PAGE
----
In buying their children accommodations to assuage their own anxiety, parents are actually locking their kids into fragility. Says the suburban teacher: “Exams are a fact of life. They are anxiety-producing. The kids never learn how to cope with anxiety.”

Putting Worry in its Place

Children, however, are not the only ones who are harmed by hyperconcern. Vigilance is enormously taxing — and it’s taken all the fun out of parenting. “Parenting has in some measurable ways become less enjoyable than it used to be,” says Stearns. “I find parents less willing to indulge their children’s sense of time. So they either force-feed them or do things for them.”

Parents need to abandon the idea of perfection and give up some of the invasive control they’ve maintained over their children. The goal of parenting, Portmann reminds, is to raise an independent human being. Sooner or later, he says, most kids will be forced to confront their own mediocrity. Parents may find it easier to give up some control if they recognize they have exaggerated many of the dangers of childhood — although they have steadfastly ignored others, namely the removal of recess from schools and the ubiquity of video games that encourage aggression.

The childhood we’ve introduced to our children is very different from that in past eras, Epstein stresses. Children no longer work at young ages. They stay in school for longer periods of time and spend more time exclusively in the company of peers. Children are far less integrated into adult society than they used to be at every step of the way. We’ve introduced laws that give children many rights and protections — although we have allowed media and marketers to have free access.

In changing the nature of childhood, Stearns argues, we’ve introduced a tendency to assume that children can’t handle difficult situations. “Middle-class parents especially assume that if kids start getting into difficulty they need to rush in and do it for them, rather than let them flounder a bit and learn from it. I don’t mean we should abandon them,” he says, “but give them more credit for figuring things out.” And recognize that parents themselves have created many of the stresses and anxieties children are suffering from, without giving them tools to manage them.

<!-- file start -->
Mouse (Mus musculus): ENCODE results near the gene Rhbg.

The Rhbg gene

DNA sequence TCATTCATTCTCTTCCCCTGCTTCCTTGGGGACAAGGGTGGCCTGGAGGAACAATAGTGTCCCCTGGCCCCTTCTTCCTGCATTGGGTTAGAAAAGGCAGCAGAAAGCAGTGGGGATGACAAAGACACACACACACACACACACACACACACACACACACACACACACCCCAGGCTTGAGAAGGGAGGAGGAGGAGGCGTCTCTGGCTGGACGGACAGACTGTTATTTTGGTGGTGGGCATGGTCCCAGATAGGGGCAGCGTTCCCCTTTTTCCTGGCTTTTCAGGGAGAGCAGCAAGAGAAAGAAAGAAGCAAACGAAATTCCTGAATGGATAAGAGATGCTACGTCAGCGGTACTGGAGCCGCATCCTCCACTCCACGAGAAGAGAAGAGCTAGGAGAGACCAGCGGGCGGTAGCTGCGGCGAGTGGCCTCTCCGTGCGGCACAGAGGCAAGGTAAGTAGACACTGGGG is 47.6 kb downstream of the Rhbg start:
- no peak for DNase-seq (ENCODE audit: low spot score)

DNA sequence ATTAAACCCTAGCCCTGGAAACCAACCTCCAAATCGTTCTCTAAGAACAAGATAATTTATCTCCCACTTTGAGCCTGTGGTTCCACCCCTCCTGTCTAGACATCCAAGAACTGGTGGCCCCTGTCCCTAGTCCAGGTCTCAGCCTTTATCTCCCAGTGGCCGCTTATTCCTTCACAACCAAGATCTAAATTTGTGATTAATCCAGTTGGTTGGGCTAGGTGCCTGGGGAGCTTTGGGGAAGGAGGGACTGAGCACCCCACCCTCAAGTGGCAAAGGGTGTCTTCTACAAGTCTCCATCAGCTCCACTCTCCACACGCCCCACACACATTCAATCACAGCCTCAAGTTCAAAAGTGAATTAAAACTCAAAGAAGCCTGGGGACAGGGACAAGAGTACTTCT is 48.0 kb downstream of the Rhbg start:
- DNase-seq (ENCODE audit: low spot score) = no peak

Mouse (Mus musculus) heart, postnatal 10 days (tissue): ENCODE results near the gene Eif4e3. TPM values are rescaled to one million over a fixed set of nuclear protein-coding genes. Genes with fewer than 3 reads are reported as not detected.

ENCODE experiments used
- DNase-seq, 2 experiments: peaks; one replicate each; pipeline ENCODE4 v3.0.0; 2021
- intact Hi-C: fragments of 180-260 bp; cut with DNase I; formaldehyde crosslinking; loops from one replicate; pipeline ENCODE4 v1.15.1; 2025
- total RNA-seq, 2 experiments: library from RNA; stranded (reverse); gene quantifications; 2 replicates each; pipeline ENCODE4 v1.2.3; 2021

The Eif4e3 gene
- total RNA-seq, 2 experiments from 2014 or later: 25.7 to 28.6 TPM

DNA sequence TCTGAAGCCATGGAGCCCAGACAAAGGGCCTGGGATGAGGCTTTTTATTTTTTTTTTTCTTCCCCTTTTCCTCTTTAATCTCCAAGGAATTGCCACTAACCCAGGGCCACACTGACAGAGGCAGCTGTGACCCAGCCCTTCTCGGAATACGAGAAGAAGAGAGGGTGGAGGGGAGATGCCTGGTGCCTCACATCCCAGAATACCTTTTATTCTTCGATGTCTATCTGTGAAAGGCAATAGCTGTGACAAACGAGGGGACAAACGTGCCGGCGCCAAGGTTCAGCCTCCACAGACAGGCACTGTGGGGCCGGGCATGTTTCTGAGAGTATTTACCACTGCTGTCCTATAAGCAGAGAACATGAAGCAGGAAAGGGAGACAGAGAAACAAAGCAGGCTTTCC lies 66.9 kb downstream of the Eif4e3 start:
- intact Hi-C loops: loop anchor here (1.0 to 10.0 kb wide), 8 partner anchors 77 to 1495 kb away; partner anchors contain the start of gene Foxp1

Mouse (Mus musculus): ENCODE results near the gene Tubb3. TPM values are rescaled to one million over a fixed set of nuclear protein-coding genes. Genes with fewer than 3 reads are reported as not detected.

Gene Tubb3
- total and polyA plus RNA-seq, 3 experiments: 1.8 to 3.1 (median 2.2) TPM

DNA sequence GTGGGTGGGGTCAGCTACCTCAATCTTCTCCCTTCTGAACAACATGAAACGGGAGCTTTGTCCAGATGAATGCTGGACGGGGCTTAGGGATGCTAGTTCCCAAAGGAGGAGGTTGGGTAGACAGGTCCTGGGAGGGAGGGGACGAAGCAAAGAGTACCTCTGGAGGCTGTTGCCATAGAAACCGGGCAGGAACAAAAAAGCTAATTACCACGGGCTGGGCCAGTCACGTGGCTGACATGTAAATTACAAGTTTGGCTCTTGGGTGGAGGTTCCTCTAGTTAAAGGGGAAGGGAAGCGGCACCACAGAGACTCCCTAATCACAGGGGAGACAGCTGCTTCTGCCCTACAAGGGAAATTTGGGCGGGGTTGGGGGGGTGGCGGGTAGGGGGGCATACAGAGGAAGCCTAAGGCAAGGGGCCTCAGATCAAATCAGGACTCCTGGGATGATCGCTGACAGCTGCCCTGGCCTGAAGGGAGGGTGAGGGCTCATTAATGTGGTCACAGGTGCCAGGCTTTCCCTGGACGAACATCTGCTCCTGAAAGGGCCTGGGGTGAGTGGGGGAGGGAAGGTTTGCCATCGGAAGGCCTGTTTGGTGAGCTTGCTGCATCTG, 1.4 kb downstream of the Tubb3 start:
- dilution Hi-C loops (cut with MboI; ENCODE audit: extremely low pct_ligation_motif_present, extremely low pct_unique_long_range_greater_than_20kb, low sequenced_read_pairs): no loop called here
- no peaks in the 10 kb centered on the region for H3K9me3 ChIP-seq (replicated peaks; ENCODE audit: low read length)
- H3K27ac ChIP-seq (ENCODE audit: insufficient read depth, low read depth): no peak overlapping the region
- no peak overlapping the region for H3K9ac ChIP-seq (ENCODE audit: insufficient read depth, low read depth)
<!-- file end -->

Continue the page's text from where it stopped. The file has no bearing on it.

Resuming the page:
While the adults are at it, they need to remember that one of the goals of higher education is to help young people develop the capacity to think for themselves.

Although we’re well on our way to making kids more fragile, no one thinks that kids and young adults are fundamentally more flawed than in previous generations. Maybe many will “recover” from diagnoses too liberally slapped on to them. In his own studies of 14 skills he has identified as essential for adulthood in American culture, from love to leadership, Epstein has found that “although teens don’t necessarily behave in a competent way, they have the potential to be every bit as competent and as incompetent as adults.”

Parental anxiety has its place. But the way things now stand, it’s not being applied wisely. We’re paying too much attention to too few kids — and in the end, the wrong kids. As with the girl whose parents bought her the Gestalt-defect diagnosis, resources are being expended for kids who don’t need them.

There are kids who are worth worrying about — kids in poverty, stresses Anderegg. “We focus so much on our own children,” says Elkind, “It’s time to begin caring about all children.”

Procrastination: Ten Things To Know

There are many ways to avoid success in life, but the most sure-fire just might be procrastination. Procrastinators sabotage themselves. They put obstacles in their own path. They actually choose paths that hurt their performance.

Why would people do that? I talked to two of the world’s leading experts on procrastination: Joseph Ferrari, Ph.D., associate professor of psychology at De Paul University in Chicago, and Timorthy Pychyl, Ph.D., associate professor of psychology at Carleton University in Ottawa, Canada. Neither one is a procrastinator, and both answered my many questions immediately.

Twenty percent of people identify themselves as chronic procrastinators. For them procrastination is a lifestyle, albeit a maladaptive one. And it cuts across all domains of their life. They don’t pay bills on time. They miss opportunities for buying tickets to concerts. They don’t cash gift certificates or checks. They file income tax returns late. They leave their Christmas shopping until Christmas eve.